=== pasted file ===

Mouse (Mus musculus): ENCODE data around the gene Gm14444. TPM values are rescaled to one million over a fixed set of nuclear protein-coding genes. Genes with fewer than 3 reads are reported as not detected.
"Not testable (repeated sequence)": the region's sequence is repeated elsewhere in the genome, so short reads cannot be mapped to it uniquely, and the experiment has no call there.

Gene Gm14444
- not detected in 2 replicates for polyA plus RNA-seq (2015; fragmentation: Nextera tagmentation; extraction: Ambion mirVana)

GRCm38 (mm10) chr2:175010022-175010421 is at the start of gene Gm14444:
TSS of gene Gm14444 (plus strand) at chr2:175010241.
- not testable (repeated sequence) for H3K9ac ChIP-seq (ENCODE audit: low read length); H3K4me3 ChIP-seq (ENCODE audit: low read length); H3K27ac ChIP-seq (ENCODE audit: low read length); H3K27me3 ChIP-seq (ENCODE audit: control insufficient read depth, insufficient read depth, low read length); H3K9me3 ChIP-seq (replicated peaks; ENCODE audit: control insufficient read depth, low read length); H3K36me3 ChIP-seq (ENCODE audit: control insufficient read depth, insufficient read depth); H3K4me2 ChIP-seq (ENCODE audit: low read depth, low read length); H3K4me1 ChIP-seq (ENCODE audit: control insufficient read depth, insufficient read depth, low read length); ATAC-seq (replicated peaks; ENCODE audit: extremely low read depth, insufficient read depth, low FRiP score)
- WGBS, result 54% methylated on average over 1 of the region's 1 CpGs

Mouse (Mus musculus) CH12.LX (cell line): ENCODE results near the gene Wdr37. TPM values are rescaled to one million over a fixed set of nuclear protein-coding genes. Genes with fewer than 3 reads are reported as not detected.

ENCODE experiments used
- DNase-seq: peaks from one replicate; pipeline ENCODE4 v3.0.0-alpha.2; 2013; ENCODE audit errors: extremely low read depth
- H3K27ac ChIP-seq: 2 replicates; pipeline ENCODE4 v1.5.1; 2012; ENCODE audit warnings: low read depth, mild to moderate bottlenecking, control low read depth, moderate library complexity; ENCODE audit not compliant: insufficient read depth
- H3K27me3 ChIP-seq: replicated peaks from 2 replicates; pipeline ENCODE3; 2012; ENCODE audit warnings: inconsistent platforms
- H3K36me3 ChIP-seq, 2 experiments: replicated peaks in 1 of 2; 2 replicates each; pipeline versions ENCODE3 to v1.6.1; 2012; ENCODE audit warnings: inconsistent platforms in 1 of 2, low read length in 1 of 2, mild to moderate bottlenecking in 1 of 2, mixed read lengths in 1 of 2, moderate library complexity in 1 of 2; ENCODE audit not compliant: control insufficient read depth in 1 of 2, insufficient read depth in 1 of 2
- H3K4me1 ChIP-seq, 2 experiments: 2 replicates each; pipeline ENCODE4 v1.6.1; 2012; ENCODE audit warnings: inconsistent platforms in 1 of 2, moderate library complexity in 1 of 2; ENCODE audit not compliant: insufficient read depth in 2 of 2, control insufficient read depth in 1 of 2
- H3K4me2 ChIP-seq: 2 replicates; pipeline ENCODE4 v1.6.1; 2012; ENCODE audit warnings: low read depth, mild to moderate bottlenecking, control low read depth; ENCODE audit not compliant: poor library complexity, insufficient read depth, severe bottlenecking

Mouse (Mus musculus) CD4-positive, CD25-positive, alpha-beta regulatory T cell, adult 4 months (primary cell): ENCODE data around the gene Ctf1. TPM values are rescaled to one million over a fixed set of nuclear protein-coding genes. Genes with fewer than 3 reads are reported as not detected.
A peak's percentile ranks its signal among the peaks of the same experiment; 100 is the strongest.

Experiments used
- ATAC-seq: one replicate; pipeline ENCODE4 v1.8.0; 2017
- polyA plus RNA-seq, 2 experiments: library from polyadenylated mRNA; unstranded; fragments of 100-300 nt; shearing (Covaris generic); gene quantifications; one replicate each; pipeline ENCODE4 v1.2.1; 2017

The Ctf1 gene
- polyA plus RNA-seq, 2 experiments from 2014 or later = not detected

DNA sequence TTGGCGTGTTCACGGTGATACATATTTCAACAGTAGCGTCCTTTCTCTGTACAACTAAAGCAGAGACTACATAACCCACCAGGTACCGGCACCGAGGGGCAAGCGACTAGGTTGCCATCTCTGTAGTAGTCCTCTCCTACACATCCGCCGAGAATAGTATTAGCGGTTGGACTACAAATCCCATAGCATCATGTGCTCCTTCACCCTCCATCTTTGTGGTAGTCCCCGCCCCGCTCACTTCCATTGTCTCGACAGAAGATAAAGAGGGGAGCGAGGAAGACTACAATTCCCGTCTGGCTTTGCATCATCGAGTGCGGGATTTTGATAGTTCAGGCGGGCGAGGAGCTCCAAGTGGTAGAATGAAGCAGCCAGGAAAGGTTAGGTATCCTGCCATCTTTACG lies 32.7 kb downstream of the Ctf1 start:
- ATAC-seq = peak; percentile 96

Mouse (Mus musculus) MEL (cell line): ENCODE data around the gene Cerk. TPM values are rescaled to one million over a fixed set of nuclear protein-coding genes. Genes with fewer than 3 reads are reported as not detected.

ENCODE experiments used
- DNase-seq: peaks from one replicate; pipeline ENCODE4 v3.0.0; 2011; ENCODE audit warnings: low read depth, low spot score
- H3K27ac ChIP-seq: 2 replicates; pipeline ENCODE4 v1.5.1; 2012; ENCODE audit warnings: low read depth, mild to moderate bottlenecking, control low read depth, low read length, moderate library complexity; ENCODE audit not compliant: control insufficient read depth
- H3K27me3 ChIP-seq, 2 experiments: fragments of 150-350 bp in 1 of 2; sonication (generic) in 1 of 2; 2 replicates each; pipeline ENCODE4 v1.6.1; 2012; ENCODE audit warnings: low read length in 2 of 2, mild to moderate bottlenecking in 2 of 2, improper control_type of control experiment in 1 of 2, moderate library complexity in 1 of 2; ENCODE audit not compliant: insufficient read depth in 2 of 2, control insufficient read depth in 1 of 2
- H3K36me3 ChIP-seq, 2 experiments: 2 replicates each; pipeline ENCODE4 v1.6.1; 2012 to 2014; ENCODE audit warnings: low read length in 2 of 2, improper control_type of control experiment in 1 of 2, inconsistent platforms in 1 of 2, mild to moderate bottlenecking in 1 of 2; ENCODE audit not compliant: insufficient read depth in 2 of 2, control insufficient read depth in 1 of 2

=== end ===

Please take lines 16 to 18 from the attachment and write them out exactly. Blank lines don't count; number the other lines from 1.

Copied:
- H3K4me2 ChIP-seq: 2 replicates; pipeline ENCODE4 v1.6.1; 2012; ENCODE audit warnings: low read depth, mild to moderate bottlenecking, control low read depth; ENCODE audit not compliant: poor library complexity, insufficient read depth, severe bottlenecking

Mouse (Mus musculus) CD4-positive, CD25-positive, alpha-beta regulatory T cell, adult 4 months (primary cell): ENCODE data around the gene Ctf1. TPM values are rescaled to one million over a fixed set of nuclear protein-coding genes. Genes with fewer than 3 reads are reported as not detected.
A peak's percentile ranks its signal among the peaks of the same experiment; 100 is the strongest.